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10 Common Missteps in Assessment

...and How to Avoid Them

by Sherry A Woosley, Ph.D. and Amanda R. Knerr
From NASPA's NetResults June 21, 2005

Part I: Missteps in Assessment Building Blocks

Misstep 1. Doing assessment just so you can say you're doing assessment rather than doing purposeful and useful assessment to improve practice.

Misstep 2. Failing to connect assessment with practice rather than creating a culture that integrates and uses assessment as part of practice.

Misstep 3. Believing one workshop, paper, or presentation makes you an assessment expert rather than understanding that assessment requires training and expertise.

Misstep 4. Doing assessment by yourself or in isolation versus using the individual or departmental expertise and assistance that may be available to you on your campus.

Here are some proactive strategies to get in the right frame of mind:
1. Spend time upfront or frontload work.
2. Integrate assessment activities with your practice --make assessment a part of what you do.
3. Utilize all the available resources, including textbooks, conferences, professionals, etc.

Part II: Missteps in Assessment Planning and How to Avoid Them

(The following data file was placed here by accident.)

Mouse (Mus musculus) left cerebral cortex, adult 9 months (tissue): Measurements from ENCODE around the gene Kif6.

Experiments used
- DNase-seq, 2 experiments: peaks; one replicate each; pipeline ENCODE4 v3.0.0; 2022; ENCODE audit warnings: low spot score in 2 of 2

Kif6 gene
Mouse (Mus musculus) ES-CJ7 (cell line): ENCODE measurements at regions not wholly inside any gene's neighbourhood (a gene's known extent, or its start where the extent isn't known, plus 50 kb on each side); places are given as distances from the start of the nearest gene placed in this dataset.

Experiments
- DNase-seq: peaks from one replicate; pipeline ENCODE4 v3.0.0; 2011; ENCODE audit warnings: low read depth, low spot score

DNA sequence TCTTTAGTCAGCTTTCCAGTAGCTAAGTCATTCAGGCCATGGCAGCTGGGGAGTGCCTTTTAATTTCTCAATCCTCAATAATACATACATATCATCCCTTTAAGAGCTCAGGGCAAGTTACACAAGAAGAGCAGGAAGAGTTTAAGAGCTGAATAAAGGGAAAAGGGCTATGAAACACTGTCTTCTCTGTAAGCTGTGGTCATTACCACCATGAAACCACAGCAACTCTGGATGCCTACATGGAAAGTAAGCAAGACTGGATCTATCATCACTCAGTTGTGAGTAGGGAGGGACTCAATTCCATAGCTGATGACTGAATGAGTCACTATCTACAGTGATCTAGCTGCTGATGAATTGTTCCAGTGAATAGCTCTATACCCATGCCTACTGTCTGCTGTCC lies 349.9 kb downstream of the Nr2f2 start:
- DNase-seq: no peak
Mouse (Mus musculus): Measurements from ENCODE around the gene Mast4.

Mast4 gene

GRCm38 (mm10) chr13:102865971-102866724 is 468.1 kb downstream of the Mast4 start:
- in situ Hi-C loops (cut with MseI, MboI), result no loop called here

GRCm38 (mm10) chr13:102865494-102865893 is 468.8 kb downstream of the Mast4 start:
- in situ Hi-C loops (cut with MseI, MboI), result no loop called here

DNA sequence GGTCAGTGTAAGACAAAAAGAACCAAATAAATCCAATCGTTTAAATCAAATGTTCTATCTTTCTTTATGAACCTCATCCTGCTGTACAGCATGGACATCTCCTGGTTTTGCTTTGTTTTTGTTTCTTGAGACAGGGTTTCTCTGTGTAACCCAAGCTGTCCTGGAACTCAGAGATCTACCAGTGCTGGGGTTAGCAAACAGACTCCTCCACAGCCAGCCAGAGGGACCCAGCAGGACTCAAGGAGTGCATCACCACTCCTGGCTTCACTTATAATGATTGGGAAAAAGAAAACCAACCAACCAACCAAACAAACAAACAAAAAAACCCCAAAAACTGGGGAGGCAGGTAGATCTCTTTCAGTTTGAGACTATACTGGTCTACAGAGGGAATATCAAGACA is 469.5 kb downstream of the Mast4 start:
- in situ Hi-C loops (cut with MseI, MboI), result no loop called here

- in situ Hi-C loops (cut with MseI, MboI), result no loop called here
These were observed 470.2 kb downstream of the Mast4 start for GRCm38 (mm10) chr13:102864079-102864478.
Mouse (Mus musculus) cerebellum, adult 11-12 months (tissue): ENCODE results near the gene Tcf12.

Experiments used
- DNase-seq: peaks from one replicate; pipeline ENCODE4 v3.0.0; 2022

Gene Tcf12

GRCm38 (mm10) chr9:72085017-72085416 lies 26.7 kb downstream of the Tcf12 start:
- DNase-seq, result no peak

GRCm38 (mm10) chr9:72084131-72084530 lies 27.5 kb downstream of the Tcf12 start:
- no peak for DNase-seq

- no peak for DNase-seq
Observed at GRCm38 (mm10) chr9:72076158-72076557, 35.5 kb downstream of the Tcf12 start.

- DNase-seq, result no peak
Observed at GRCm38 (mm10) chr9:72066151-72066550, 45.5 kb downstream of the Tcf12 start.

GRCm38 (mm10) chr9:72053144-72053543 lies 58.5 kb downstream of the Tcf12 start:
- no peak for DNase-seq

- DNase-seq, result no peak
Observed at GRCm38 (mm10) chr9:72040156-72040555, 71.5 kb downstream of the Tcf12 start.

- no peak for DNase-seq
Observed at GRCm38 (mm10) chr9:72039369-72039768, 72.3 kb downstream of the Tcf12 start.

Misstep 5: Rushing into conducting assessments rather then creating a thorough, well organized, assessment plan.

Misstep 6. Doing assessment that is disconnected from the goals of the program rather than linking assessment activities directly with the goals.

Misstep 7. Choosing the method before the purpose rather than letting the purpose guide the choice of method.

Misstep 8: Collecting "interesting" data versus collecting "useful" data.

Here are some proactive strategies to improve planning:
1. Spend time creating an assessment plan. Connected goals to outcomes by asking, "What is it that we say we are doing?" and "Are we doing what we say we are doing?"
2. Select a methodology that will gather the best information for your purpose, even if it is not the easiest, or the one you are most comfortable with.
3. Determine if you are collecting useful information or interesting information by asking, "If I collect this information, how am I going to use it?"

Part III: Missteps in Assessment Reporting and How to Avoid Them

Misstep 9: Reporting results ineffectively rather than targeting your information and reports to specific audiences and situations.

Misstep 10: Failing to evaluate an assessment project rather than taking time to assess the assessment and improve the entire process.

Here are some practical strategies to improve reporting:
1. Determine audiences' needs
2. Choose the information, format and style of the report based on the audience
3. Review all aspects of the assessment plan and make recommendations
4. Keep notes

Download the NetResults series to learn more about each Misstep

Download Part I: Missteps in Assessment Building Blocks and How to Avoid Them
Download Part II: Missteps in Assessment Planning and How to Avoid Them
Download Part III: Missteps in Assessment Reporting and How to Avoid Them

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